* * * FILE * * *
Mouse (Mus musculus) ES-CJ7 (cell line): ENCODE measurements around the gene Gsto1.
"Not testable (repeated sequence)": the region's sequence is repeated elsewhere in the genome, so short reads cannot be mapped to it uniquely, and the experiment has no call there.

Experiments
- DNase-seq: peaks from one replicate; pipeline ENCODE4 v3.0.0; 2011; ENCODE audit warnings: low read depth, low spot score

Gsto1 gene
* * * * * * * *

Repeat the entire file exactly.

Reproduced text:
Mouse (Mus musculus) ES-CJ7 (cell line): ENCODE measurements around the gene Gsto1.
"Not testable (repeated sequence)": the region's sequence is repeated elsewhere in the genome, so short reads cannot be mapped to it uniquely, and the experiment has no call there.

Experiments
- DNase-seq: peaks from one replicate; pipeline ENCODE4 v3.0.0; 2011; ENCODE audit warnings: low read depth, low spot score

Gsto1 gene